Pre / During workout Carbs

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    Pre / During workout Carbs


    44 year-old 5'9" male getting back into shape looking for some pre-workout info - most particularly related to carb intake during the workout. My current weight is around 214 and have been losing about a pound a week for the past 6 weeks, but the recomp has been fairly significant. Shifted some blubber for new muscle and Iím seeing some really good improvements in overall composition. Benching 195, Squatting 215, Deadlifting 185 Ė all with really good form. I donít forgo form for pounds so Iím sure I could lift more, but sacrificing form.

    I'm currently doing the 5x5 stronglift program and feeling great doing it. Been on SL for about two months, but have been lifting on and off for about 18 months sporadically. I'm a former college swimmer so my prior workout experience was generally geared for endurance, but would really like to shift my goals to pack on some muscle weight and lose the chubby look.

    I'm eating between 4-5 meals a day and consuming between 2000 on off days and 2500 on workout days (which is an every other day rotation). Grabbing about 185 - 200 grams of protein and limiting my carb intake to around 100g, with the rest coming from fats. My basic supplements include Orange Triad, Supper Cissus, Nordic Naturals Omega 3 and thatís about it. I will most likely start introducing whey / casein proteins into my diets as well as some L-glutamine and creatine to help get some physiological improvements. Also, will be taking Alpha T2, because my gut just wont get out of the way.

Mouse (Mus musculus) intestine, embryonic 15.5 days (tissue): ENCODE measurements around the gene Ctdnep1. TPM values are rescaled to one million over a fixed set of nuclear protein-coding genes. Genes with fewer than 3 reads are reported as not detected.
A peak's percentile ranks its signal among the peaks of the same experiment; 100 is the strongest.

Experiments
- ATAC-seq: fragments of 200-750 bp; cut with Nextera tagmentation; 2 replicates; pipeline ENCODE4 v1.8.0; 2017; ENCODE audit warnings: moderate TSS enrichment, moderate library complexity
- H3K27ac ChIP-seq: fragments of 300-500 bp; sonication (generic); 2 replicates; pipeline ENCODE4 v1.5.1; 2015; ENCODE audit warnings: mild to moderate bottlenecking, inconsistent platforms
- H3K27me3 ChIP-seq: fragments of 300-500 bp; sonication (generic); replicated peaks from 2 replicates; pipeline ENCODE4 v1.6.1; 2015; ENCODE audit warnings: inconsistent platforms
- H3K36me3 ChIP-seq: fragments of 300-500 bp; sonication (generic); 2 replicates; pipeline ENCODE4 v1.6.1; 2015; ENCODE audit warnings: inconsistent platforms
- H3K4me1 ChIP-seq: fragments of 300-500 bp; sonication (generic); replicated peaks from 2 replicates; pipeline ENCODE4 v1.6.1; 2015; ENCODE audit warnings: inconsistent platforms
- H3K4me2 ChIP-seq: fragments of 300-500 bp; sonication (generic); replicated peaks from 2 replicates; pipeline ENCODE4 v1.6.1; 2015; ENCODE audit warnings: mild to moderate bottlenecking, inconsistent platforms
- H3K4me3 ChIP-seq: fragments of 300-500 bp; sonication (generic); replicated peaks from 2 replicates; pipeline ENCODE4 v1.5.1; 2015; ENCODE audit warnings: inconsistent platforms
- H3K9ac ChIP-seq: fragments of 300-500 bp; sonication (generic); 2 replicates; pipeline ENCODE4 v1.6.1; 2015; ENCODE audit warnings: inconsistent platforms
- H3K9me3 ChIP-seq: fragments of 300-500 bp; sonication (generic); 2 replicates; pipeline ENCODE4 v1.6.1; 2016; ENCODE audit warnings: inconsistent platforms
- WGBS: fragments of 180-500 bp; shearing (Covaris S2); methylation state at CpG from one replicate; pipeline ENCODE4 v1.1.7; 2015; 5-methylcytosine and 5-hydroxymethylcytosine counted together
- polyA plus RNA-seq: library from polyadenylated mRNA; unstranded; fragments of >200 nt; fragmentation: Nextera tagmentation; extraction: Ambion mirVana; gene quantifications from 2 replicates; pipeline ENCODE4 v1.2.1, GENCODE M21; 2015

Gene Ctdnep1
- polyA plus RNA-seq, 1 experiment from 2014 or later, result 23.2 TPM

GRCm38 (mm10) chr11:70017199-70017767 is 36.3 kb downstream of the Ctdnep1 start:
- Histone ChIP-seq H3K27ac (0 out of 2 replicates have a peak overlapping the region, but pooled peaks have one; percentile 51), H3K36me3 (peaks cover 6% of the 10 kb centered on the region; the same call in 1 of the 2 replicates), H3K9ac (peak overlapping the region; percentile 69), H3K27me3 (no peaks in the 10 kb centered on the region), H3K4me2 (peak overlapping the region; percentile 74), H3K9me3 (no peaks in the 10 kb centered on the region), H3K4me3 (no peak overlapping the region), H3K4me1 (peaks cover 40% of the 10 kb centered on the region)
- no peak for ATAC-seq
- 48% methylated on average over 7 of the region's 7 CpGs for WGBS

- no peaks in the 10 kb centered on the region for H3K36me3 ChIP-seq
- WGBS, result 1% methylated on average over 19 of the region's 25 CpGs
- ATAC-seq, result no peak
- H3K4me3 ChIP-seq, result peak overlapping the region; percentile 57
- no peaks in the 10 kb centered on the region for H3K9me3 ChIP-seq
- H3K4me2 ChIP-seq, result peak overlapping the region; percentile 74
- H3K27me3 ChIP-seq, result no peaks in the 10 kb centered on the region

I'm doing quite of bit of text book reading and browsing the forum community diets on pre and workout intakes and it seems to be a little confusing. Most of the textbooks (Ivy, Benardot and others) I've read suggested to consume carbs to initiate insulin production with the intent of providing glycogen support to muscles while also suppressing catabolic processes.

    But the conflict between the textbook application and the current view of workout consumption is that carb intake for anaerobic activities may not be completely necessary. I haven't read too many logs of pre workout high GI carbs (sugars).

    Is anyone advocating or discouraging carbs during workouts?
    Your thoughts would be greatly appreciated.

    Thanks in advance.

    Chuck